Lots of people that need to have their teeth straightened know that they will have to make an appointment with an orthodontist. But, there is more in the orthodontist job description than just straightening teeth. In this blog, our Burnaby orthodontists explain what an orthodontic specialist is and how a person becomes one.
Orthodontics, also called orthodontia, is a specialty field within the umbrella of dentistry. The main goal of orthodontics is to treat irregularities of a person's jaw and teeth, specifically occlusion and alignment. These treatments generally consist of braces.
Therefore an orthodontist is a specialist that works in the field of orthodontics.
What makes an orthodontist different from a dentist?
Generally, orthodontists and dentists work closely together to help you obtain the best oral health possible. Although, some of the conditions we mentioned earlier, will require you to make an appointment with your orthodontist so they can provide you with the treatment you need.
Just like you go to a heart surgeon when you need heart surgery instead of your family doctor, you have to see an orthodontist when you need your jaw and teeth aligned instead of your dentist.
How is a dentist's training different from an orthodontist's?
If you wish to be an orthodontic specialist in Canada, the first step is to become a dentist! Becoming a certified specialist in orthodontics typically takes about 12 years of formal university education from start to finish. It’s a lengthy process!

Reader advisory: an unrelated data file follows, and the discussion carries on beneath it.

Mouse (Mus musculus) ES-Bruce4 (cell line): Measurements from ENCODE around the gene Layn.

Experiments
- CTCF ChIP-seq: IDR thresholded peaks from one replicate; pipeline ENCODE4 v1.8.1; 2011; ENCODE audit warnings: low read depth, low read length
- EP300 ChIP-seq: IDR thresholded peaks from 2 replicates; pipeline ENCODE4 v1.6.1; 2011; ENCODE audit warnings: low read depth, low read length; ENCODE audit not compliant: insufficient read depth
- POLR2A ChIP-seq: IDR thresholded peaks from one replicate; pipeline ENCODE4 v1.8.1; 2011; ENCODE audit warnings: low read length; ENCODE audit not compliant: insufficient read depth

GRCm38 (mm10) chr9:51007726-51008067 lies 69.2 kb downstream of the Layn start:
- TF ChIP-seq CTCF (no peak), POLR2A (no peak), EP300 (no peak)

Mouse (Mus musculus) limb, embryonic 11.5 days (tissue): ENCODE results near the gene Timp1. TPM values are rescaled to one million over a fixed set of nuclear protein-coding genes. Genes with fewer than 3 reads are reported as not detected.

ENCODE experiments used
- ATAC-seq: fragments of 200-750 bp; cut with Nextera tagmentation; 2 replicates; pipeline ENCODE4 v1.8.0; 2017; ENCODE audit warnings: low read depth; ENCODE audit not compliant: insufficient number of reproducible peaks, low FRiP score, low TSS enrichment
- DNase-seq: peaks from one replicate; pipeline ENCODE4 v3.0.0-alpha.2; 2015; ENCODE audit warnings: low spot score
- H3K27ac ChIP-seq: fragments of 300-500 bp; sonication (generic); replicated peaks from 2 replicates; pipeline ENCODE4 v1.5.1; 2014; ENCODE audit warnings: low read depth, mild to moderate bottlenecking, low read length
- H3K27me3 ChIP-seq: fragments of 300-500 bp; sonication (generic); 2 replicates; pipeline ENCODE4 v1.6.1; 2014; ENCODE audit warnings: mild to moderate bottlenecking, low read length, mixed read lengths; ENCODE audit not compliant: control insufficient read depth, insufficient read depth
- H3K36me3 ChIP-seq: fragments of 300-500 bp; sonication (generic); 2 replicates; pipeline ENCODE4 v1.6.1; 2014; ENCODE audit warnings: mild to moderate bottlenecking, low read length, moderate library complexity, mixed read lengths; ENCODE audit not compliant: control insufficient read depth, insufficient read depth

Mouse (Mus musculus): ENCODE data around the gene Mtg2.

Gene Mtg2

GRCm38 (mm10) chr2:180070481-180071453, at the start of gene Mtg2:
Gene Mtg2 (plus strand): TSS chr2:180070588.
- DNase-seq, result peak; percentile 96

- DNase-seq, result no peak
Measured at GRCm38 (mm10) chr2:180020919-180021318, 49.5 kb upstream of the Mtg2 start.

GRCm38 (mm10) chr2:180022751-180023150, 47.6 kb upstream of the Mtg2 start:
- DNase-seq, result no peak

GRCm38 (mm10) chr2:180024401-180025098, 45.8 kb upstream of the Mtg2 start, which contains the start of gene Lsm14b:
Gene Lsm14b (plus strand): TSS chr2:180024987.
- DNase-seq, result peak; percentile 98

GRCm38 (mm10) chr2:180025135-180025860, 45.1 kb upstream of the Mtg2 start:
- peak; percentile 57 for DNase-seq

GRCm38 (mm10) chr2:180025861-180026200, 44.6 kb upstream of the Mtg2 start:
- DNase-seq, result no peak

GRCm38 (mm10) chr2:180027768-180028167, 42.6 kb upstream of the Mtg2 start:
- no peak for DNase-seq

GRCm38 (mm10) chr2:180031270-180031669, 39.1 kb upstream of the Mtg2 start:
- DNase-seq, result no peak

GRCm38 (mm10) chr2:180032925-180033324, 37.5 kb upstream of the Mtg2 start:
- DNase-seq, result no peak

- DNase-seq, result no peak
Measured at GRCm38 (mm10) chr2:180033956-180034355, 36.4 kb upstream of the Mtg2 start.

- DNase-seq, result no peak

An orthodontist’s university career begins with a four-year bachelor’s degree, which is most often a Bachelor of Science degree. Then, they continue on to dental school, which usually takes 4 years.
After these 8 years of university, they are officially a general dentist! For lots of students, this is when they start their career as general dentists. However, some choose to pursue a dental specialty, including orthodontics.
To specialize in orthodontics, a dentist will have to complete another 3-year Master of Science Degree and a residency program. In addition to this, many schools require students to complete a further 1-2 years of formal training as a general dentist before starting a specialty residency, such as a hospital residency.
After graduation from the orthodontic specialty residency program, the graduate will then need to pass the national dental specialty board certification exam, which is governed by the Royal College of Dentists of Canada. If they pass, they will officially be a certified orthodontic specialist.